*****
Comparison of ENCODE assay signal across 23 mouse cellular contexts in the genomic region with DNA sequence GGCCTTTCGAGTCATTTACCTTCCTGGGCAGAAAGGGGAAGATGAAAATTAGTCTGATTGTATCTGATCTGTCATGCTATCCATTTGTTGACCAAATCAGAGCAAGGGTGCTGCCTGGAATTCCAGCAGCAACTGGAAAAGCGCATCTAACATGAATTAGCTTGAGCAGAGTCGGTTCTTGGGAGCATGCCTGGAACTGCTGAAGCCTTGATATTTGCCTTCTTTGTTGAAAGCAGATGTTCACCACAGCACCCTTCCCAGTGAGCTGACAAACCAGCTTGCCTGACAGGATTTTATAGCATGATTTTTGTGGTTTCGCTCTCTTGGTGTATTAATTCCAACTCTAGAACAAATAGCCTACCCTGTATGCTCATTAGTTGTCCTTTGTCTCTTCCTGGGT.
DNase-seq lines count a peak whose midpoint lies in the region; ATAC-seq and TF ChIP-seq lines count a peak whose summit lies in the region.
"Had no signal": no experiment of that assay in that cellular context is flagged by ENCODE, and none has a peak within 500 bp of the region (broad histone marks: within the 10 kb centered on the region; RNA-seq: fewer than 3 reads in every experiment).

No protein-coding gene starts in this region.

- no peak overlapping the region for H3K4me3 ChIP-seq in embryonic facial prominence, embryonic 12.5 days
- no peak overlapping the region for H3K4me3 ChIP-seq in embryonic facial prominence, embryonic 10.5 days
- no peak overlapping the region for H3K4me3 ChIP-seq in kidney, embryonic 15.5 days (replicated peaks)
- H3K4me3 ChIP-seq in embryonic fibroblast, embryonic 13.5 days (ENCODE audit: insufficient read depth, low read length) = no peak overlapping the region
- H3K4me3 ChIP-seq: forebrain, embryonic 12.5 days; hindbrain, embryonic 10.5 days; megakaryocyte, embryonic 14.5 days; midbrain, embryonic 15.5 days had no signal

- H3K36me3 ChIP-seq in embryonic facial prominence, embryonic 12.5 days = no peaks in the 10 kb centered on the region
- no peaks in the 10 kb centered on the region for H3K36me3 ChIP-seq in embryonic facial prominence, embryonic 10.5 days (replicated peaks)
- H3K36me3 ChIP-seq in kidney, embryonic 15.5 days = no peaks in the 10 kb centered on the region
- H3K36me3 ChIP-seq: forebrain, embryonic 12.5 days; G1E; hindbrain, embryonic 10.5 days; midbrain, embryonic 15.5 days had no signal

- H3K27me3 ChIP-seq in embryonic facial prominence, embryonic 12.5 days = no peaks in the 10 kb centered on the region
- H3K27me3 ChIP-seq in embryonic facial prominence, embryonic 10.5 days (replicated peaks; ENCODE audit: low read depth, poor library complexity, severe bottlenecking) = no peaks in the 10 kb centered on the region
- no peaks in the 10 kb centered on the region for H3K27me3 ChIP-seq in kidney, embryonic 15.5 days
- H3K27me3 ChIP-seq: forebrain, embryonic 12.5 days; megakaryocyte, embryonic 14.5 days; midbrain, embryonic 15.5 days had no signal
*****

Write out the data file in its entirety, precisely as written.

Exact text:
Comparison of ENCODE assay signal across 23 mouse cellular contexts in the genomic region with DNA sequence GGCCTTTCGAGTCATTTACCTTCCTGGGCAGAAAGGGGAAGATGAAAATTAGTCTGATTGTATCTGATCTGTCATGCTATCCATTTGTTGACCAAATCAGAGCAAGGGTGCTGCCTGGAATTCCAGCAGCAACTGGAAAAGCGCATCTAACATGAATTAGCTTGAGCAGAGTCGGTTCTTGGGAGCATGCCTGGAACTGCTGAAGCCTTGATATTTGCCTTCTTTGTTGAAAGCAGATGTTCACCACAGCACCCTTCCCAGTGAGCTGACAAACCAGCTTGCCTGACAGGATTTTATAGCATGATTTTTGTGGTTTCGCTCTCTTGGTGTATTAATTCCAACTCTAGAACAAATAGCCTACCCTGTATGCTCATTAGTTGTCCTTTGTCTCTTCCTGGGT.
DNase-seq lines count a peak whose midpoint lies in the region; ATAC-seq and TF ChIP-seq lines count a peak whose summit lies in the region.
"Had no signal": no experiment of that assay in that cellular context is flagged by ENCODE, and none has a peak within 500 bp of the region (broad histone marks: within the 10 kb centered on the region; RNA-seq: fewer than 3 reads in every experiment).

No protein-coding gene starts in this region.

- no peak overlapping the region for H3K4me3 ChIP-seq in embryonic facial prominence, embryonic 12.5 days
- no peak overlapping the region for H3K4me3 ChIP-seq in embryonic facial prominence, embryonic 10.5 days
- no peak overlapping the region for H3K4me3 ChIP-seq in kidney, embryonic 15.5 days (replicated peaks)
- H3K4me3 ChIP-seq in embryonic fibroblast, embryonic 13.5 days (ENCODE audit: insufficient read depth, low read length) = no peak overlapping the region
- H3K4me3 ChIP-seq: forebrain, embryonic 12.5 days; hindbrain, embryonic 10.5 days; megakaryocyte, embryonic 14.5 days; midbrain, embryonic 15.5 days had no signal

- H3K36me3 ChIP-seq in embryonic facial prominence, embryonic 12.5 days = no peaks in the 10 kb centered on the region
- no peaks in the 10 kb centered on the region for H3K36me3 ChIP-seq in embryonic facial prominence, embryonic 10.5 days (replicated peaks)
- H3K36me3 ChIP-seq in kidney, embryonic 15.5 days = no peaks in the 10 kb centered on the region
- H3K36me3 ChIP-seq: forebrain, embryonic 12.5 days; G1E; hindbrain, embryonic 10.5 days; midbrain, embryonic 15.5 days had no signal

- H3K27me3 ChIP-seq in embryonic facial prominence, embryonic 12.5 days = no peaks in the 10 kb centered on the region
- H3K27me3 ChIP-seq in embryonic facial prominence, embryonic 10.5 days (replicated peaks; ENCODE audit: low read depth, poor library complexity, severe bottlenecking) = no peaks in the 10 kb centered on the region
- no peaks in the 10 kb centered on the region for H3K27me3 ChIP-seq in kidney, embryonic 15.5 days
- H3K27me3 ChIP-seq: forebrain, embryonic 12.5 days; megakaryocyte, embryonic 14.5 days; midbrain, embryonic 15.5 days had no signal